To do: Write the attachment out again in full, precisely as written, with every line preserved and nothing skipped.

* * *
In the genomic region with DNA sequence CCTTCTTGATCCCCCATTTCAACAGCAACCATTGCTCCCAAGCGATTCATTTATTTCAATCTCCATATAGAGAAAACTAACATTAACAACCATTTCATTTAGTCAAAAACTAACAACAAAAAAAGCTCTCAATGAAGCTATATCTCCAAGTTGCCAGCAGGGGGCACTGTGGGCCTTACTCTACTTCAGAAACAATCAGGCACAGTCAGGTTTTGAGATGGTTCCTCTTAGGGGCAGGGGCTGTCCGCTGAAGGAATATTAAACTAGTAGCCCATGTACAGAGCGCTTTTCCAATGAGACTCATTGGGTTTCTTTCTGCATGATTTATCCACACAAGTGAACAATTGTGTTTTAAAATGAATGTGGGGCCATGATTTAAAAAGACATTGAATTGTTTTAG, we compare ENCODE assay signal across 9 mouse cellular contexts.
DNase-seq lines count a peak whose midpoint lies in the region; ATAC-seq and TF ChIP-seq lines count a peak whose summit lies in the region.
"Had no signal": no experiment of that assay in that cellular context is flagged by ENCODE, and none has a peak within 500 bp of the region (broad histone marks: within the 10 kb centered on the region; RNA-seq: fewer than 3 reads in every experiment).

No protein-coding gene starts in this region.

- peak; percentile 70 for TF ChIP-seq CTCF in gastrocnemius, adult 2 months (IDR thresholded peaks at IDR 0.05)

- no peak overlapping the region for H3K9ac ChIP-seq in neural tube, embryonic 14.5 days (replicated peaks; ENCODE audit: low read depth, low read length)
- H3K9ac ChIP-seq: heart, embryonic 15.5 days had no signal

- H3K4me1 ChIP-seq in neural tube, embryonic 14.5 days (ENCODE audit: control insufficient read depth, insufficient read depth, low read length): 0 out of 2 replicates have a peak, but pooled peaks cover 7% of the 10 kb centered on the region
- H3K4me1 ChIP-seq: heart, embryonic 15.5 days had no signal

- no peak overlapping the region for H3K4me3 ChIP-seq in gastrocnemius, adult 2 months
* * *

In the genomic region with DNA sequence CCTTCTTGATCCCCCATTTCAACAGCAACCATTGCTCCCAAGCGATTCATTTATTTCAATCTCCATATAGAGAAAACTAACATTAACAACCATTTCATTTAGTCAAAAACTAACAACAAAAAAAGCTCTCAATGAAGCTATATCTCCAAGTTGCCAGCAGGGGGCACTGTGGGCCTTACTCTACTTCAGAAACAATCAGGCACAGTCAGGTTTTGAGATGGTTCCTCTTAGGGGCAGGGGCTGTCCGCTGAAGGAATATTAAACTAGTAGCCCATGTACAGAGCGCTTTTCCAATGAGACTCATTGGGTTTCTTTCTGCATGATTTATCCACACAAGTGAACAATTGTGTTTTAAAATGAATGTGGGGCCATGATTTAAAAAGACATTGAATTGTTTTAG, we compare ENCODE assay signal across 9 mouse cellular contexts.
DNase-seq lines count a peak whose midpoint lies in the region; ATAC-seq and TF ChIP-seq lines count a peak whose summit lies in the region.
"Had no signal": no experiment of that assay in that cellular context is flagged by ENCODE, and none has a peak within 500 bp of the region (broad histone marks: within the 10 kb centered on the region; RNA-seq: fewer than 3 reads in every experiment).

No protein-coding gene starts in this region.

- peak; percentile 70 for TF ChIP-seq CTCF in gastrocnemius, adult 2 months (IDR thresholded peaks at IDR 0.05)

- no peak overlapping the region for H3K9ac ChIP-seq in neural tube, embryonic 14.5 days (replicated peaks; ENCODE audit: low read depth, low read length)
- H3K9ac ChIP-seq: heart, embryonic 15.5 days had no signal

- H3K4me1 ChIP-seq in neural tube, embryonic 14.5 days (ENCODE audit: control insufficient read depth, insufficient read depth, low read length): 0 out of 2 replicates have a peak, but pooled peaks cover 7% of the 10 kb centered on the region
- H3K4me1 ChIP-seq: heart, embryonic 15.5 days had no signal

- no peak overlapping the region for H3K4me3 ChIP-seq in gastrocnemius, adult 2 months